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Ribot, Théodule (1839-1916)

RIBOT, THÉODULE (1839-1916)

Théodule Armand Ribot (1839-1916) was born in Guingamp, Brittany. After attending lycée in Saint-Brieuc, he entered the Ecole Normale Supéricure at Paris in 1862. He received his degree in philosophy in 1865, and until 1872 he taught philosophy in the secondary schools of Vesoul and Laval. In 1870 Ribot published his first work, La psychologie anglaise contemporaine. Seven years later he gave up teaching so that he could concentrate on writing. He also attended clinical courses in psychiatry given by Valentin Magnan, Benjamin Ball, Jules Luys, Félix Voisin, and Jean-Martin Charcot, then defended his thesis, "L'hérédité psychologique." In 1876 Ribot and Hippolyte Taine founded the journal Revue Philosophique, which is still published.

In 1885, Ribot started a course in experimental psychology at the Sorbonne; in 1888, through the influence of Ernest Renan, a chair of experimental and comparative psychology was created at the Collège de France that Ribot occupied until he retired in 1901. He was elected to the Académie des Sciences Morales et Politiques (Section of Philosophy) in 1899.

Ribot was responsible for creating in France "scientific" psychology, rejecting a psychology that depended on spiritualism and introspection in favor of one that depends on facts and must agree with known physiological and biological data. Ribot was interested in pathological psychology because it enabled one to understand normal psychological mechanisms by discovering the laws that govern facts. Influenced by Herbert Spencer's evolutionism, Ribot described, as did Hughlings Jackson, the law of regression (or of dissolution) that controls pathological mental phenomena, such as the amnesias. Importantly, Ribot's contributions were purely intellectual, the result of personal reflection upon events reported by others, which he categorized and regrouped. He never tried to construct models. His work was empirical and rational rather than experimental.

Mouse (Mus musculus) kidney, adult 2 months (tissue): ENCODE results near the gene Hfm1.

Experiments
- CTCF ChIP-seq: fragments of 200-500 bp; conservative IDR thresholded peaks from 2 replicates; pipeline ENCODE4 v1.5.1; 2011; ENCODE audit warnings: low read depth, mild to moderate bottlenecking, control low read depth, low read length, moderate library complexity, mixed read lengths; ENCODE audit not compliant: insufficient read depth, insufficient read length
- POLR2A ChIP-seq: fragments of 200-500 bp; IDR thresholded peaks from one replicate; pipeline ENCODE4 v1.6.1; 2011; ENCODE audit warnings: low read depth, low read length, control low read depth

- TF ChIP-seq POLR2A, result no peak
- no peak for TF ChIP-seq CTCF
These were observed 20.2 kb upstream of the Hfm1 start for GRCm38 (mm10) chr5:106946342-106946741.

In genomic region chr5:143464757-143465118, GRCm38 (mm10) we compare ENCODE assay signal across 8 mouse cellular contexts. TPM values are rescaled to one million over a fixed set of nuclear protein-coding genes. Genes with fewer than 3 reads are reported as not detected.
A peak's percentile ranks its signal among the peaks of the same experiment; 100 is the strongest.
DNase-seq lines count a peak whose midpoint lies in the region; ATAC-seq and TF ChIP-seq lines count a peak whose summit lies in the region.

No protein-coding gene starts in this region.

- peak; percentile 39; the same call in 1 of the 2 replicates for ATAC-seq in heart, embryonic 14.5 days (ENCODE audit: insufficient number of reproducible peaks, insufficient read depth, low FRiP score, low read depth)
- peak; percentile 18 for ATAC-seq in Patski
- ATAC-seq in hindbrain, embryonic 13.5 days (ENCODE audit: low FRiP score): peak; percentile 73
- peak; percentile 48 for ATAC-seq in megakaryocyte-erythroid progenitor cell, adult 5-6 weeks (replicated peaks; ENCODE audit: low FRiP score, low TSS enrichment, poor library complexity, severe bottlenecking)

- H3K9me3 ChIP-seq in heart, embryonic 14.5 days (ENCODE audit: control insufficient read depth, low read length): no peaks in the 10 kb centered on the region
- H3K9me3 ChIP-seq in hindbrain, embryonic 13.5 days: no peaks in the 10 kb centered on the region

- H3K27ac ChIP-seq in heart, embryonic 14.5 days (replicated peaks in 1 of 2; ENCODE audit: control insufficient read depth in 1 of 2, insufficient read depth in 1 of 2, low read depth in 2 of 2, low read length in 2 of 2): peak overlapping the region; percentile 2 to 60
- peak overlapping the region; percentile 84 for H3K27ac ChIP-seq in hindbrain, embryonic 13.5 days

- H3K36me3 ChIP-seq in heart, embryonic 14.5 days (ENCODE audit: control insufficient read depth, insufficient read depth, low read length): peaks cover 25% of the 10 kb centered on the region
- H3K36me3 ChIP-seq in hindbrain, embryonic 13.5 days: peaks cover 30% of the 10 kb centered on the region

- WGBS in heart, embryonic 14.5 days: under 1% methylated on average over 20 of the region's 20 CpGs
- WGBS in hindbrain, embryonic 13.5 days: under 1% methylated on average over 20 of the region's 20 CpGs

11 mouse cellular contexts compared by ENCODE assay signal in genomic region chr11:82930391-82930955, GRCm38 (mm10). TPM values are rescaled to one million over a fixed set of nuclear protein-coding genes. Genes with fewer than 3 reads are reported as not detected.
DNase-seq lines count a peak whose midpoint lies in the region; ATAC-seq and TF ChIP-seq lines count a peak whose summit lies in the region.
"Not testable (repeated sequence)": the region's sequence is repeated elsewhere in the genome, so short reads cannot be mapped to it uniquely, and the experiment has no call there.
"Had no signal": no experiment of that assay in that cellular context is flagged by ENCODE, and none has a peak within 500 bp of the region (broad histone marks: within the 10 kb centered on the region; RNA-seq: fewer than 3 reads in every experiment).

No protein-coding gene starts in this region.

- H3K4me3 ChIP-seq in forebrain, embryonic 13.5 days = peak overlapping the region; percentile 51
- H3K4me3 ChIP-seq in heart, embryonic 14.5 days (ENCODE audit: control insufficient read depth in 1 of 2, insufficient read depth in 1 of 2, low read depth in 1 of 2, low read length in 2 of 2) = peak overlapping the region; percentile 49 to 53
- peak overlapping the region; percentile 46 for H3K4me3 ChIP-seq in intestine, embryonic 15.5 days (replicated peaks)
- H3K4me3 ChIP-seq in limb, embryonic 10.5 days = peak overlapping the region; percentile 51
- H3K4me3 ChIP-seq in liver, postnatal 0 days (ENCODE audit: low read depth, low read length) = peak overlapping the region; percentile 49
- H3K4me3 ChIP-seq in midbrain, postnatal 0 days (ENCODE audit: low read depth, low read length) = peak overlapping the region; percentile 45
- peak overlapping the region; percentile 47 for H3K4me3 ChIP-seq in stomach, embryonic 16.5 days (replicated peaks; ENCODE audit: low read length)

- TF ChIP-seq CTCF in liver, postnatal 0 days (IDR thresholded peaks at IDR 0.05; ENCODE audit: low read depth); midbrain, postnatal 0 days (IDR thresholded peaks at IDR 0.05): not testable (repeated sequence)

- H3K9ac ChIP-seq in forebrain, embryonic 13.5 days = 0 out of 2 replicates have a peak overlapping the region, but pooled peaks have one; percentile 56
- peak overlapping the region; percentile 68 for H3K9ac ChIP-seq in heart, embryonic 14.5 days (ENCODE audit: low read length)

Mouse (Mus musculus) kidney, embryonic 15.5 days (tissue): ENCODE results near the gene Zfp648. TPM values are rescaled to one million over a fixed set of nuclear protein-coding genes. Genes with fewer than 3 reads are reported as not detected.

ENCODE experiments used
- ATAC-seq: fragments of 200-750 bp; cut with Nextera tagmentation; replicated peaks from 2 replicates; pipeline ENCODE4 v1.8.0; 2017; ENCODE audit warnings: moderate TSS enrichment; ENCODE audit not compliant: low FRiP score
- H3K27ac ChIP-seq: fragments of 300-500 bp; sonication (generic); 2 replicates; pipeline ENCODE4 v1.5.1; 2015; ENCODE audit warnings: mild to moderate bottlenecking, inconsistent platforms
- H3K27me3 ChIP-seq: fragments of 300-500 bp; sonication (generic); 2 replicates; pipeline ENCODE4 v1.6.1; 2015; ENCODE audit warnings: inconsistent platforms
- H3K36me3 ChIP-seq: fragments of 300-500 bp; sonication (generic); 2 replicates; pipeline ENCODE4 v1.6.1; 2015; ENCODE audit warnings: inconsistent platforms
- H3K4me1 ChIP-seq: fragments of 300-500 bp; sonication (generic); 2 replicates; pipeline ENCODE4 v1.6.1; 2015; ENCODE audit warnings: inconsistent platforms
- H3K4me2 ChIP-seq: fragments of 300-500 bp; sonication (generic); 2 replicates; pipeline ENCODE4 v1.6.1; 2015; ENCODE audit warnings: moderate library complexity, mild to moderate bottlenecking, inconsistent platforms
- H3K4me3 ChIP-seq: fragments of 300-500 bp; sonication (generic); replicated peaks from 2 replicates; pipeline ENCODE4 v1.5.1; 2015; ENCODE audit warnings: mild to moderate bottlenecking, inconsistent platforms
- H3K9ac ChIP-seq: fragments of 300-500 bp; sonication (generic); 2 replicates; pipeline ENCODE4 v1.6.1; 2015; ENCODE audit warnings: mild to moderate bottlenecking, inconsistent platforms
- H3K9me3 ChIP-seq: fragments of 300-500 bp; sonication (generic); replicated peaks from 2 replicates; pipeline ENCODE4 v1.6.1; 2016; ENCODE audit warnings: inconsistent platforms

Ribot is probably best known today for his law of regression in the amnesias, Ribot's Law. The law outlines in a logical fashion the progressive dysfunction of memory in disease. First to be affected are recent memories. Second, personal memories disappear, "going downward to the past." Third, things acquired intellectually are lost bit by bit; last to disappear are habits and emotional memories. Thus, Ribot's Law refers to progressive amnesia as a temporal gradient going from the most recent to the oldest memories. For Ribot this law implied that memory depends upon permanent modifications and organization of neurons, and it is their disorganization that leads to amnesia. Ribot's Law considers only one type of memory, defined by a double capacity of conservation and of reproduction of certain states (for example, a skill); the recognition and localization in the past that are carried by consciousness are exclusively psychological and do not constitute memory. Ribot applied his law to aphasias, which he regarded as partial amnesias.

Ribot's influence was significant because it represented the beginnings of pathological psychology, which included neuropsychology. Two of his students influenced psychology: Pierre Janet, who succeeded him at the Collège de France, and Alfred Binet. Ribot's biological concepts led the philosopher Henri Bergson to write Matière et mémoire (1896).


Centenaire de Th. Ribot. Jubilé de la psychologie scientifique française 1839-1889-1939 (1939). Agen: Imprimerie Moderne.

Dugas, L. (1924). Le philosophe Théodule Ribot. Paris: Payot.

Gasser, J. (1988). La notion de mémoire organique dans l'oeuvre de T. Ribot. History and Philosophy in Life Sciences 10, 293-313.

Ribot, T. (1881). Les maladies de la mémoire. Paris: Baillière.

—— (1883). Les maladies de la volonté. Paris: Baillière.

—— (1885). Les maladies de la personnalité. Paris: Alcan.

—— (1889). La psychologie de l'attention. Paris: Alcan.

—— (1896). La psychologie des sentiments. Paris: Alcan.

—— (1897). L'évolution des idées générales. Paris: Alcan.

—— (1900). L'imagination créatrice. Paris: Alcan.

—— (1905). La logique des sentiments. Paris: Alcan.

—— (1907). Essai sur les passions. Paris: Alcan.

—— (1910). Problèmes de psychologie affective. Paris: Alcan.

—— (1914). La vie inconsciente et les mouvements. Paris: Alcan.


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